What does Brexit mean for data privacy?
Luckily for most individuals not much. We are still aligned to the EU GDPR regulations which means consumers still have powerful rights they can exercise to control their online reputations and digital footprints.
Hopefully the UK will continue to build on this start, and meet its ambitions set out in the UK National Cyber Security Strategy to “build a flourishing digital society”.
I’m interested in your Intelligence Acquisition element. Do you help people expose data misuse or general wrongdoing as well?
Our Intelligence Acquisition service can help uncover both general wrongdoing and data misuse. Some common uses of our Intelligence Acquisition service:
- Unmasking the true identity of malicious actors on the deep web, selling stolen company data to inform legal action or internal investigations.
- Providing intelligence on the identities of those behind fraud marketplaces to inform legal action or internal investigations.
- Tracking the source of breached data to highlight insider threats and inform legal action or internal investigations.
What has your experience with Wayra and the NCSC been like?
Working with the NCSC and Wayra on the Cyber Accelerator has been an extraordinary experience that has given us the tools and skills to confidently lay the groundwork for raising funding.
The NCSC has offered us valuable insights and assistance with some of the complicated compliance issues we face and we look forward to a long relationship with them.
What are some of the most interesting and challenging data breaches (and solutions) you’ve witnessed?
The response to data breaches can be very varied and not always pleasant.
We have been personally threatened, forced into NDAs by powerful institutions and accused of all manner of outrageous things.
How should companies change their approach to avoiding and managing data breaches?
At the moment companies are still operating under a suppress and dissemble approach to data and security breaches. They typically play down the impact to their customers or those impacted and stick very much to the letter of the law.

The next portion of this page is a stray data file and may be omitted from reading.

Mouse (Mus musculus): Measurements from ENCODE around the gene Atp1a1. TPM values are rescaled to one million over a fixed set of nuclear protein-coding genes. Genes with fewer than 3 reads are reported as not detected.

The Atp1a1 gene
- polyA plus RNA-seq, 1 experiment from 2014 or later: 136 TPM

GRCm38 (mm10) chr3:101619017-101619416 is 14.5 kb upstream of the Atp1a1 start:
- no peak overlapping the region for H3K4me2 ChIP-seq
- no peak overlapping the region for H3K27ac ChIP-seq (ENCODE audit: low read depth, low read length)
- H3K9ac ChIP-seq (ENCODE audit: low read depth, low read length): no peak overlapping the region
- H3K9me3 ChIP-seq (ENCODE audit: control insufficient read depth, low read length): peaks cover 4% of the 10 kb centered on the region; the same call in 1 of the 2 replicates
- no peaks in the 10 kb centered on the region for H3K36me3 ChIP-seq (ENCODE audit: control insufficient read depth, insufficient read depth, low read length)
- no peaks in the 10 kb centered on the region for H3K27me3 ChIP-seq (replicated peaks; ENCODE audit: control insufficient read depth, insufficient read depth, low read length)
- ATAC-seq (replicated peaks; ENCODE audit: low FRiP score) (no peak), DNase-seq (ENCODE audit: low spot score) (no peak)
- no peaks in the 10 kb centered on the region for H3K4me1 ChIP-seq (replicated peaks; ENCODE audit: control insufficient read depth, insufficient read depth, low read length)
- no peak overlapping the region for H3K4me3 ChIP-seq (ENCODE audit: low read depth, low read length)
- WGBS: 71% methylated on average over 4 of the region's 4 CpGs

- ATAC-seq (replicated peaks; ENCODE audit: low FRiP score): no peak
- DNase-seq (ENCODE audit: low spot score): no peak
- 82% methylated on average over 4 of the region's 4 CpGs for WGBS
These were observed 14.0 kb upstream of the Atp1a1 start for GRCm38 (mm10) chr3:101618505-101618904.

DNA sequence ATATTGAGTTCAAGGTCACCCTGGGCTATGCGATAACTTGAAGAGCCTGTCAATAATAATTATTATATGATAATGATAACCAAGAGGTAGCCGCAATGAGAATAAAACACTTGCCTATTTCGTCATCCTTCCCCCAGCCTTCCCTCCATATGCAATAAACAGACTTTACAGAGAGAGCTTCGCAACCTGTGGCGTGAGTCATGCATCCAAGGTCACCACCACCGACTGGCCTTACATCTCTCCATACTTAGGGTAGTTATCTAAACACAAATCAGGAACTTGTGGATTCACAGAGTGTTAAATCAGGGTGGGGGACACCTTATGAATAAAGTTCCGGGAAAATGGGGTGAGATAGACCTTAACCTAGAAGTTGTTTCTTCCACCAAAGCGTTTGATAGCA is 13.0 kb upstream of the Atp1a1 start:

For instance, because GDPR is at the forefront of the conversation and carries the threat of regulatory fines, most companies always lead with a statement around personal and identifiable information. But this is typically only a small percentage of the data exposed.
It would be much better if companies took a more transparent approach to reporting breaches – and helped inform people about what data was breached. This would allow for fuller assessment and mitigation. If those impacted are only told half the story, it is very difficult to assess the level of impact.
A responsible disclosure deals first with the harm caused to those whose details have been exposed, before shifting attention to the company impacted.
Any company that accidentally or intentionally exposes data meant to remain private should make every effort to immediately remedy the issue. It should make every effort to reach those impacted, inform them what information was exposed, and review their own processes to ensure that this type of breach never happens again.
Public awareness campaigns about breaches are important – especially in the cases where the people impacted may not have even realised. This is something that most companies want to avoid – but sunlight is often the best disinfectant.
And finally, a more personal question. What’s your daily routine at the moment – and what are the rules you’re living by to get you through COVID-19?
COVID has changed the world, and accelerated the problems our company aims to address.
Despite ruining my yearly trip to Italy for my birthday COVID has impacted my life little. I still sit at a computer for 15 hours a day.